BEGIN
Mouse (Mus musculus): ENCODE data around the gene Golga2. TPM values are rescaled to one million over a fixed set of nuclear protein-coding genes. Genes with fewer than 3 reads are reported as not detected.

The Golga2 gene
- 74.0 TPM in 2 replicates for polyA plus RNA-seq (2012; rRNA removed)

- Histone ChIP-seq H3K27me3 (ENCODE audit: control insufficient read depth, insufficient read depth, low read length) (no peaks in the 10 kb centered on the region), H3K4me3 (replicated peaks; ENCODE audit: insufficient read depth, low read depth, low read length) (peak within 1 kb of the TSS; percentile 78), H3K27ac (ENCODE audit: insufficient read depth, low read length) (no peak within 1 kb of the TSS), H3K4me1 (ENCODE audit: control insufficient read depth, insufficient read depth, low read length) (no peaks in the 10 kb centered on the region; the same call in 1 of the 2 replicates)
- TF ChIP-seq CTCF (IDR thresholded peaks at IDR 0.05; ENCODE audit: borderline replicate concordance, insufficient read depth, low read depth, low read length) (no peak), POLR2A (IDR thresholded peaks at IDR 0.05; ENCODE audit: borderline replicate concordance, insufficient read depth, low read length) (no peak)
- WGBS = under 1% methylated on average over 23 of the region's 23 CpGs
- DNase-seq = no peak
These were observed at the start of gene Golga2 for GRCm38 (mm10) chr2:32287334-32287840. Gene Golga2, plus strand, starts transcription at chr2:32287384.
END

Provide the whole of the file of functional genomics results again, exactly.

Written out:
Mouse (Mus musculus): ENCODE data around the gene Golga2. TPM values are rescaled to one million over a fixed set of nuclear protein-coding genes. Genes with fewer than 3 reads are reported as not detected.

The Golga2 gene
- 74.0 TPM in 2 replicates for polyA plus RNA-seq (2012; rRNA removed)

- Histone ChIP-seq H3K27me3 (ENCODE audit: control insufficient read depth, insufficient read depth, low read length) (no peaks in the 10 kb centered on the region), H3K4me3 (replicated peaks; ENCODE audit: insufficient read depth, low read depth, low read length) (peak within 1 kb of the TSS; percentile 78), H3K27ac (ENCODE audit: insufficient read depth, low read length) (no peak within 1 kb of the TSS), H3K4me1 (ENCODE audit: control insufficient read depth, insufficient read depth, low read length) (no peaks in the 10 kb centered on the region; the same call in 1 of the 2 replicates)
- TF ChIP-seq CTCF (IDR thresholded peaks at IDR 0.05; ENCODE audit: borderline replicate concordance, insufficient read depth, low read depth, low read length) (no peak), POLR2A (IDR thresholded peaks at IDR 0.05; ENCODE audit: borderline replicate concordance, insufficient read depth, low read length) (no peak)
- WGBS = under 1% methylated on average over 23 of the region's 23 CpGs
- DNase-seq = no peak
These were observed at the start of gene Golga2 for GRCm38 (mm10) chr2:32287334-32287840. Gene Golga2, plus strand, starts transcription at chr2:32287384.